9. lost my best friend in high school to something stupid… and i remember the worst part was being with his family after it happened. i just couldn’t do anything to help them… you were an incredible friend to her.

  10. Such a sad story, Ginny, but of course they should always be shared. I’m very glad you’re friend is ok, and that eventually wounds slowly heal. In high school, we lost someone every year, and every year we were totally caught off guard. I couldn’t imagine, but I bet it would be a lot harder without friends like you.

  11. I’m sorry for your loss and that it still hurts. But the hurt is good in a weird way – it keeps the memories fresh. It enables you to write a beautiful post like this one.

  12. Also, I just want you to know that your post really effected me in a deep way considering the suicidal thoughts I’ve been having lately. The pain I would be causing my family and friends would be so great should I ever follow through on such a plan. Thanks for sharing this painful experience, despite how hard it must be for you…it’s really what I needed to read tonight.

  13. Speechless.

    Death of any loved one is painful. Going through that person’s things after they’ve died sucks ass. Having to clean up what happened before they were taken to the hospital is worse.

    *Hugs*

  14. I would leave a mroe insighbtul comment but I’m drunk and there’s a reason for that but basically yeah. It ‘s weird.

    One of my best friends killed himslf on purpose thirteen years ago. I don’t remember the day on purpose out of spite, but yeah. Around the time my TV shows ended. Exactly.

    I’m still mad at him, becauswe he was a total pussy.

    But that’s not why I’m durnk. It’s Pauls birthday, and he’s alive, and he never knew Drew.

    Fuck that guy.

  15. postsecret.com

  16. That was really beautiful – very sad story, I lost my HS best friend a few years ago suddenly. It took me back to those feelings. Thanks for sharing.

  17. hopefully writing out how you feel will help you to feel better.

    *hug*

  18. I still don’t have anything that can fit into words. That was powerful. I went through the same thing but can do it no justice like you did. Thank you for sharing this.

  19. Too many times.

    That was brilliant though, unfortunately.

  20. It’s the little details that are always so hard to forget…like the ashtray and towels. The ads that were running on tv. Constant reminders.

  21. I don’t cry too easily…

    That did it though..

    seriously touching…

  22. *mouth hanging open*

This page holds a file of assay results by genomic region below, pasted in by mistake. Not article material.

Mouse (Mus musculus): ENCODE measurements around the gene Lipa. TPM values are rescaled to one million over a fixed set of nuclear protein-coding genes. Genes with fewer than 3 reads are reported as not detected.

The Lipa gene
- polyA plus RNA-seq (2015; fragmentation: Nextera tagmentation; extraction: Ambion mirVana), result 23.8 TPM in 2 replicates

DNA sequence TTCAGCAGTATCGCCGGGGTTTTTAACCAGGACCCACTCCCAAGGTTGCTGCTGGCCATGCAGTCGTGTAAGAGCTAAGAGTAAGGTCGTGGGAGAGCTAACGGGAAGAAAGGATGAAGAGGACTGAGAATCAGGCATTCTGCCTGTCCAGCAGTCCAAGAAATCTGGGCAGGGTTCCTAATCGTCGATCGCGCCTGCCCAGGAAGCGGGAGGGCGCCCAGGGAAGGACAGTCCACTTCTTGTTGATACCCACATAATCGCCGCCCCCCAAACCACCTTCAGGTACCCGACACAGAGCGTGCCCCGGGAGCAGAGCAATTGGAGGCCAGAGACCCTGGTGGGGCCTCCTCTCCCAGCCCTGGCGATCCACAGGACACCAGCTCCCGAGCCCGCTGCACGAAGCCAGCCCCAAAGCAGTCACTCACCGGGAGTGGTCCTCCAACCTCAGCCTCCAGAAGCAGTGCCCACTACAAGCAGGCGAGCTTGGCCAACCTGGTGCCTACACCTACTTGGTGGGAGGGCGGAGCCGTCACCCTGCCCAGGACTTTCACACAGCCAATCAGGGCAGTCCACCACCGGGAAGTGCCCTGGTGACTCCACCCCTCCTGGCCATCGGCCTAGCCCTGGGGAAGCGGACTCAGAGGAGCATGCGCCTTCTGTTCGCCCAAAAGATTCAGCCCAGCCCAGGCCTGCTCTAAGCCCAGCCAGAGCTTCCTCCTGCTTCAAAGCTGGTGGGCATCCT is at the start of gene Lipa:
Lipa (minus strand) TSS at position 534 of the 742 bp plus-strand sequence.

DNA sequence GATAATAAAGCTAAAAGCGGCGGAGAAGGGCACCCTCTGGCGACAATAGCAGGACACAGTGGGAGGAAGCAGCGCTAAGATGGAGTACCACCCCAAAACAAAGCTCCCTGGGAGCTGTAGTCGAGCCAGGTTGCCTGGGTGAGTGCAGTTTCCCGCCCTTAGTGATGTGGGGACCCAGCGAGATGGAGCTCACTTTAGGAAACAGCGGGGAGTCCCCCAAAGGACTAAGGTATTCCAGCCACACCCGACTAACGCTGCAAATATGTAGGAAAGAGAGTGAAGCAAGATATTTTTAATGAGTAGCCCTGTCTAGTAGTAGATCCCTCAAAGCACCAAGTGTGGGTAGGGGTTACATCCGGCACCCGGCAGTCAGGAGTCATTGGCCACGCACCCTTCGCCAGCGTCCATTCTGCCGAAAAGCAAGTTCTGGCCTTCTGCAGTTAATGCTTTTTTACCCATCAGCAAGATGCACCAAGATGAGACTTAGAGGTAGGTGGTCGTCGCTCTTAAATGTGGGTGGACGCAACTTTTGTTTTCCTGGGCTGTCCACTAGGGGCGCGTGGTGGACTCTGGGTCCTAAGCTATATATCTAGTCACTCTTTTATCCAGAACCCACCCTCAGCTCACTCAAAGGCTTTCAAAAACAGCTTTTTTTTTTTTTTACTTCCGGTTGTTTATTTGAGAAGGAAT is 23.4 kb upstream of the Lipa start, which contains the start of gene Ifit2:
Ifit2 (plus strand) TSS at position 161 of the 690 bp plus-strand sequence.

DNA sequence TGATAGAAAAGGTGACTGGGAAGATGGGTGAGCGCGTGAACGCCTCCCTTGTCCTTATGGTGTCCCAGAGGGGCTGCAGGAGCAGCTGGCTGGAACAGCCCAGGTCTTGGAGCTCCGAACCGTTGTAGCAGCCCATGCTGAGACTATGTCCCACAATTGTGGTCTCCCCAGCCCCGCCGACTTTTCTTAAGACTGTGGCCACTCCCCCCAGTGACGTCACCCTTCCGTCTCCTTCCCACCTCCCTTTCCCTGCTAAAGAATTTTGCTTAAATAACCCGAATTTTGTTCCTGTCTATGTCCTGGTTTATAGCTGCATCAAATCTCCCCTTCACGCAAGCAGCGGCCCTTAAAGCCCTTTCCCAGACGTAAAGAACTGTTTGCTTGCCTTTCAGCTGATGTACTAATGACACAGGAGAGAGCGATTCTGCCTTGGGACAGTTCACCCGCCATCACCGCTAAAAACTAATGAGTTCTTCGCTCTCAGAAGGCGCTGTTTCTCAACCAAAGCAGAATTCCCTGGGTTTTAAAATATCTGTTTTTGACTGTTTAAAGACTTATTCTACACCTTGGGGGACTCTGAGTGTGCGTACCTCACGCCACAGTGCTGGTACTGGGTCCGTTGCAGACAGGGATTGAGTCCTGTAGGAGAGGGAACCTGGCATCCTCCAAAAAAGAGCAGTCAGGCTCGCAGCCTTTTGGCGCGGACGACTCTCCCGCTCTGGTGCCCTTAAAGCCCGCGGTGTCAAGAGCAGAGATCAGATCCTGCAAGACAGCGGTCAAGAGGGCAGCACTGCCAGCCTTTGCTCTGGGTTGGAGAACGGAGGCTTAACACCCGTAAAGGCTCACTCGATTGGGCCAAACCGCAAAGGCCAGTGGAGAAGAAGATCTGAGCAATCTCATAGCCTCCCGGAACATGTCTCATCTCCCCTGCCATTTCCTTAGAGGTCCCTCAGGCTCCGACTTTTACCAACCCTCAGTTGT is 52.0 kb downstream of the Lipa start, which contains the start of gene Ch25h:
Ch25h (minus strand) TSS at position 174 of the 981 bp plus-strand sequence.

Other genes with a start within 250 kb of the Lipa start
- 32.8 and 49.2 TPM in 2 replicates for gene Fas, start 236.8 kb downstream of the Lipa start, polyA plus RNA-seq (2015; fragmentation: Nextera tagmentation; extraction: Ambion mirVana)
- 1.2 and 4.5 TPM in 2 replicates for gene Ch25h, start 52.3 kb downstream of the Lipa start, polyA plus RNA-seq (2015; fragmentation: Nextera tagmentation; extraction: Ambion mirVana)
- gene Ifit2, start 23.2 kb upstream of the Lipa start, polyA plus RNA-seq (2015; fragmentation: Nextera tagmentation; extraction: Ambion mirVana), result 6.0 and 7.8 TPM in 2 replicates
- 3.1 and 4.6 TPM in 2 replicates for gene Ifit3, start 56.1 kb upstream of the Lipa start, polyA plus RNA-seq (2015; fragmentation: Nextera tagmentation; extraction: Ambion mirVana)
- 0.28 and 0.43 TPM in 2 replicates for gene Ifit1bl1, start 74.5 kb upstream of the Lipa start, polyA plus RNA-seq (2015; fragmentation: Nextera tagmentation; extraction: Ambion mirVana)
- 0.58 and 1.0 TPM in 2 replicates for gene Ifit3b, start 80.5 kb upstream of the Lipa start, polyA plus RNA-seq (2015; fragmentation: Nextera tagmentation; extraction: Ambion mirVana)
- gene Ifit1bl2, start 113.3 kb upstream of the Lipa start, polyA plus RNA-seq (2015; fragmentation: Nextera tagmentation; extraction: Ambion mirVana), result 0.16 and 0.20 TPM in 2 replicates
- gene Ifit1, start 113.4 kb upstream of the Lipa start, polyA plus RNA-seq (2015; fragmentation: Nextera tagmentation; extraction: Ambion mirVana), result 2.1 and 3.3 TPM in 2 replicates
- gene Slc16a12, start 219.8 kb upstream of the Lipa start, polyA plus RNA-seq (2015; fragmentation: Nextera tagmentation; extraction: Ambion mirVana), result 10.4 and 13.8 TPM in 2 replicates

23. formerly fun: It’s the real that seems the most surreal. Like, “How can these plates still be in the cupboard? We had these plates when he was still alive!”

    Nikki: Glad it came across.

    Loni: Thanks.

    faemom: Thank you.

    tysdaddy: Funny (not really), but I always thought of the whole experience as belonging to other people – my friend, his brother. It took years before I considered it a loss, on my part.

    blue: It wasn’t easy. I had to take so much out.

    nursemyra: I don’t know. It’s been 13 years since this happened. I think it’s proportionate to how long the person was in your life. Or maybe it’s just about the size of the imprint they had on your life, the degree to which you let them in. I hope it gets easier, soon, for you.

    FreeMan: Thank you.

    O.G.: Yeah.

    daisyfae: Thank you. One of the parts I omitted was that I stopped at my family’s house on the way there. My sister’s best friend had been killed the year before, and she had incredible advice for me, advice that made a huge difference for me and for my friend.

    Em: That’s what was so weird – no one ever died when we were young, so I had no frame of reference.

    Gwen: Thanks. And I’m glad. And damn, girl, your writing is kicking all kinds of ass these days! People, go click on Gwen’s link. Now.

    Kathleen: Hugs right back at you.

    Rass: I love Drunk Rassles. Yeah, when I first wrote it, it ended with “Still miss you, you spineless mother fucker.” The anger pops up, every now and again, I’m not gonna lie.

    GYL: It’s ok, we’re all good.

    kono: I like that site. (Are you saying this post should have gone there, instead?)

    vinomom: Thanks.

    Stephanie: It does. Every time.

    Will: I’m sure you could, but thank you.

    Xbox: Yes, sadly, this wasn’t the only time I’ve been through this, either. Just the first. Thanks.

    hereinfranklin: Maybe that’s why the time helps. Because every year means a few more of those “little details” are gone.

    cristin: Welcome, and thank you.

    Beej: I do hope, by now, you’ve closed that mouth, young lady…

  24. Sigh. They leave such an empty spot, don’t they? Beautifully written.

  25. I recently found your website actually through the “emails from crazy people” website and just fell in love with your writing. I love your sarcasm and humor. This post hit me. Hard. Thank you for writing it. Thankfully, I have never experienced what you’re writing about, but I know that I have my own struggles with suicidal thoughts. Reading this confirmed what I already knew: how much something that seems like escape hurts your friends and family. Thank you for writing about the fallout of someone else’s escape. I needed to read that. I’m sorry you had to experience all this, but know that it helps people to read it.

  26. What a powerful post. Thank you for sharing it. There are always those odd details that lodge in your mind.